Stapleton Kearns said...

I have used the Alkyd walnut oil that Graham makes. I liked it. It does have a disclaimer on the side that it will spontaneously combust and that made me reticent to use it in my studio. I always have paint rags around..

Unknown said...

Thanks for the materials list. I may try his palate just to force me to be more reserved with color. The texture thing sounds great too, but I'm not sure that I have the skills to take advantage of it yet.

You a Celtics fan like the rest of the Boston area? They played pretty good last night.

Stapleton Kearns said...

I don't follow football.

Bob Carter said...

Chrome yellow is kind of a double wammy. The pigment is lead(II) chromate, PbCrO4, which contains hexavalent chromium (the "chrome" in its name). Hexavalent chromium is now recognized as a carcinogen. If the lead doesn't get you, the chromium might. Nonetheless, I did my PhD in chemistry back in the late 60s studying chromates, and I'm still here to tell about it. So with appropriate precautions even toxic materials can be handled safely. After all, many of the great artists of the past, who used these materials, lived to a ripe old age. And then again, some of them who were less aware of the hazards didn't. The impermanence of chrome yellow is probably a result of the reactivity of chromate with other pigments. Chromate is a very strong oxidizing agent.
On alizarin crimson vs. rose madder, both are impermanent. I know some artists who pay the big bucks for rose madder genuine, and it is lovely stuff (when you get over the nose bleed). Madder root is a natural source of alizarin. The difference from straight alizarin crimson, in which the pigment is chemically synthesized, is that natural madder also contains significant amounts of the pigment purpurin. It's this mix of pigments that gives rose madder genuine its subtlety. Quinacridone, as you point out, is a great permanent replacement. Rembrandt makes something they call permanent madder deep, which I like, that has pyrrole rubine (PR264) as its pigment. It's a semi-transparent paint, whereas alizarin is usually considered transparent.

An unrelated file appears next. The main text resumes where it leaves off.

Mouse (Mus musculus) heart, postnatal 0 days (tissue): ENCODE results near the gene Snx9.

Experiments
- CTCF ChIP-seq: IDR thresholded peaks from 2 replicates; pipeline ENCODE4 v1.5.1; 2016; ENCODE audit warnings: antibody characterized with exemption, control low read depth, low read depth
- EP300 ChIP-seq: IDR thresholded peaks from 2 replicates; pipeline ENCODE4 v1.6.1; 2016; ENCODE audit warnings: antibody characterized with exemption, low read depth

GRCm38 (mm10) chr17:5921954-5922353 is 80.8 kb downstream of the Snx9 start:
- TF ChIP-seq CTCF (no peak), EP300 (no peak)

For those who get off on all this technical stuff about pigments, there's a great web site for looking up the pigment numbers, color index generic names, and assessments of permanence:

Malcolm Allsop said...

In the UK professional artists following in Seago's footsteps often use a mixtures of household primer / undercoat with whiting (powdered chalk) mixed in. This replicates the materials Seago used. In his later life Seago even used powdered Snowcem ( a kind of outdoor paint used for painting rendered buildings) mixed into the rabbit skin size.
There's a helpfull DVD on Seago's technique available from